• 40 percent favor the immigration bill passed by the Senate (S.744); 40 percent oppose it, and 20 percent are undecided. Support was down from 53 percent just one month earlier.
A Reuters/Ipsos poll taken in April 2013 showed that 53 percent of U.S. citizens believe that most or all illegal immigrants should be deported (30 percent most, 23 percent all), while 36 percent want all or most to stay (five percent all, 31 percent most).
A Rasmussen poll taken in July 2013 found that when told that the Senate immigration bill (S.744) would only decrease illegal immigration up to 50 percent of its current rate (according to the Congressional Budget Office) only 39 percent of U.S. likely voters supported the bill.
More recently, when a July 8-14 poll taken by the Pew Research Center asked, “With an increasing number of Central American children entering the country illegally,” what should the U.S. response be, 53 percent said we should speed up the deportation process, even if some who are eligible for asylum are deported.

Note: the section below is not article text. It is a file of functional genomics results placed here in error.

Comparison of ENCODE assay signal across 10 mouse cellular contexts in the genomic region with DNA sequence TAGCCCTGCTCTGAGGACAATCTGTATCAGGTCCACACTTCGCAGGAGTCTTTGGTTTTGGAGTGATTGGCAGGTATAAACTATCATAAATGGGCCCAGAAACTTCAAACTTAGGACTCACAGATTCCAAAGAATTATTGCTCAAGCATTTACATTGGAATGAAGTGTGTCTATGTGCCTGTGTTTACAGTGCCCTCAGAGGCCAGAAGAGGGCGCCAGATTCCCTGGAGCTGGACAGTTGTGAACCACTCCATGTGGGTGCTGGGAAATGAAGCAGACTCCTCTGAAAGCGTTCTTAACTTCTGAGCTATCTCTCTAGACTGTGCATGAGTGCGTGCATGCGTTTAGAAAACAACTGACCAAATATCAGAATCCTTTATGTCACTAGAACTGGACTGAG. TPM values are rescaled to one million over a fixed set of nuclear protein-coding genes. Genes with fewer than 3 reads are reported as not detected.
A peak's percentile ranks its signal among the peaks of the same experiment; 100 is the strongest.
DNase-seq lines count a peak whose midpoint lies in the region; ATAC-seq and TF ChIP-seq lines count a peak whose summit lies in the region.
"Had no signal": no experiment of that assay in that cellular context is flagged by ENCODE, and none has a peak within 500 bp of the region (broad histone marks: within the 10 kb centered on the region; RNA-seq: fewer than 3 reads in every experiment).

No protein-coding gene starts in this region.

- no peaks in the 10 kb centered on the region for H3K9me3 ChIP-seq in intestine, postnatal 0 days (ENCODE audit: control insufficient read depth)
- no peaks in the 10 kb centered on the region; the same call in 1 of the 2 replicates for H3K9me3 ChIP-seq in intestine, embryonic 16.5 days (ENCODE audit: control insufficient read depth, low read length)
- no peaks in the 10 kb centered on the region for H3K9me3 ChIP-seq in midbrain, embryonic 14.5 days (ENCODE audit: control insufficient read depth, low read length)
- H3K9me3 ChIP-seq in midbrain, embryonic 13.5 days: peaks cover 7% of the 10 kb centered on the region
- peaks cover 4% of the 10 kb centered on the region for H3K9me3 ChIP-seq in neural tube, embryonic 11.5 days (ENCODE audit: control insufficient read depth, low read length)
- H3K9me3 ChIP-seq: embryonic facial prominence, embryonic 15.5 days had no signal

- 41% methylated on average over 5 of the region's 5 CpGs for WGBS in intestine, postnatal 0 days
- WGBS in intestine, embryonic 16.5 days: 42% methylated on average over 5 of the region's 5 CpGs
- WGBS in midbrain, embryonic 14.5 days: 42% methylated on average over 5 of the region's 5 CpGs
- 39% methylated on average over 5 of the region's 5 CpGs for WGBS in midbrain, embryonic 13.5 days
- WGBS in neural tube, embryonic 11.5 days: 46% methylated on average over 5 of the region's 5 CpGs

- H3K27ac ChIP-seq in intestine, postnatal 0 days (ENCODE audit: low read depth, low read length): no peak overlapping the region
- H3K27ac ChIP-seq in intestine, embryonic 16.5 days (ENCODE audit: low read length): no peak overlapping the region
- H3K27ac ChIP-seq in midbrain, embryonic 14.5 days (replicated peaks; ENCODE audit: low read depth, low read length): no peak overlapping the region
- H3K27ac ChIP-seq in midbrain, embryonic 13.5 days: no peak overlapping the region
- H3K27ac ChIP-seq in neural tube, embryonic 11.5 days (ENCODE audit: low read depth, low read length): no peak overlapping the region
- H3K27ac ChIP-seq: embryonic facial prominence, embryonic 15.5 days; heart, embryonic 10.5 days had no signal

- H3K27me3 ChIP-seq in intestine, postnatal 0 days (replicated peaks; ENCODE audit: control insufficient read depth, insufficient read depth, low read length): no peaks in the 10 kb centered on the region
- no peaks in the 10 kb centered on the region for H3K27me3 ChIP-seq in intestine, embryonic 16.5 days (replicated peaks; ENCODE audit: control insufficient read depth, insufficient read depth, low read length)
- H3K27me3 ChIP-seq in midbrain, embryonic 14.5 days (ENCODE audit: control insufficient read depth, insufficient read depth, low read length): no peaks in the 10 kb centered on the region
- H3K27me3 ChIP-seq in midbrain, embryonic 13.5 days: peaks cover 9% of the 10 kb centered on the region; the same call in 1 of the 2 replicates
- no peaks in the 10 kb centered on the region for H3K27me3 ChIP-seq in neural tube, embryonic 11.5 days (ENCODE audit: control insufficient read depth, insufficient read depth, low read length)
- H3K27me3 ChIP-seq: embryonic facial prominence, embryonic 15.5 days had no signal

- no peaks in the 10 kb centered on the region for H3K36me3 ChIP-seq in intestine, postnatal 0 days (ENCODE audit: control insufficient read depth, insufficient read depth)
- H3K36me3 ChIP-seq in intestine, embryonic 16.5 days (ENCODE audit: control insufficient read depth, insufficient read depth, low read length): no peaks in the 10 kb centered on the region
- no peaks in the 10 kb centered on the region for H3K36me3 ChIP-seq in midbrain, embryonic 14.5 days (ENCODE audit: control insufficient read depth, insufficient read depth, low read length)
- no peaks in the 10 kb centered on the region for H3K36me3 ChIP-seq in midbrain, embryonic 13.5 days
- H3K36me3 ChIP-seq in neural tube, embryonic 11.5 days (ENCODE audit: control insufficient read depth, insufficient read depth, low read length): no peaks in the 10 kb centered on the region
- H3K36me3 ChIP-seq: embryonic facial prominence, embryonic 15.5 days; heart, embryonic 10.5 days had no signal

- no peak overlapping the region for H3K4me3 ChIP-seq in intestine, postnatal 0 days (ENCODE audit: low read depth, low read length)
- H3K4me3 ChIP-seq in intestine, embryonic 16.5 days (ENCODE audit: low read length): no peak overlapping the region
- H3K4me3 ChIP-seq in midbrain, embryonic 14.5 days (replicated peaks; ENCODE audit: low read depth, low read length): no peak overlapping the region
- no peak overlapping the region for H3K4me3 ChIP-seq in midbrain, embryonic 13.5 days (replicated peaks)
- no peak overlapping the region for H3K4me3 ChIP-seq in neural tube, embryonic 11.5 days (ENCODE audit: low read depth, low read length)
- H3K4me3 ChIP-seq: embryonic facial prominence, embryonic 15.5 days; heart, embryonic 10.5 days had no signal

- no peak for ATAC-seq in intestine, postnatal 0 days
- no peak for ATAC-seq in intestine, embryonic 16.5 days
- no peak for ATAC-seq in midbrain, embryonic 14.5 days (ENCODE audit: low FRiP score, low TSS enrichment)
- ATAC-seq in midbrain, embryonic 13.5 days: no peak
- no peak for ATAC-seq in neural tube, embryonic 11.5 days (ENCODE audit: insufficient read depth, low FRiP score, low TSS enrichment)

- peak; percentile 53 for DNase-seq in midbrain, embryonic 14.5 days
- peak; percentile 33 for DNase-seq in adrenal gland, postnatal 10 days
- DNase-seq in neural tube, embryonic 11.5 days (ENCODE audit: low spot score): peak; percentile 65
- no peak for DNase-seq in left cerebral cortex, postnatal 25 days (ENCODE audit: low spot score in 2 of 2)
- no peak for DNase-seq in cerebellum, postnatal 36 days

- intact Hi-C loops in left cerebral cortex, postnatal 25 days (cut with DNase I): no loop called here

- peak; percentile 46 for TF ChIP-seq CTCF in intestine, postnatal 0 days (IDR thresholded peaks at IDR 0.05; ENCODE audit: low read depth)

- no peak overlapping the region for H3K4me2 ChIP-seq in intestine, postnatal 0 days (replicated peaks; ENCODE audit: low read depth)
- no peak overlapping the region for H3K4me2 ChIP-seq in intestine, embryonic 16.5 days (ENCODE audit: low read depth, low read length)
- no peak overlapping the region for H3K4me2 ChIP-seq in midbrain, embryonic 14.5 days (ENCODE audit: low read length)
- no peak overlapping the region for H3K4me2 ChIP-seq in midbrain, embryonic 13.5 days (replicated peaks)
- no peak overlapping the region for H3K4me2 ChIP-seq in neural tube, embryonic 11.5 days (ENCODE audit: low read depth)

As a member of the “Gang of Eight,” McCain naturally has a soft spot for the “immigration reform” bill that his committee drafted. But the bill has received strong criticism from members of his own party. Shortly after the bill passed the Senate, Sen. Ted Cruz (R-Texas) sent an e-mail to his supporters reading, “This is urgent. We must stop this Gang of 8 immigration bill, which would give amnesty to an estimated 11 million illegal immigrants with no guarantee of a secure border.”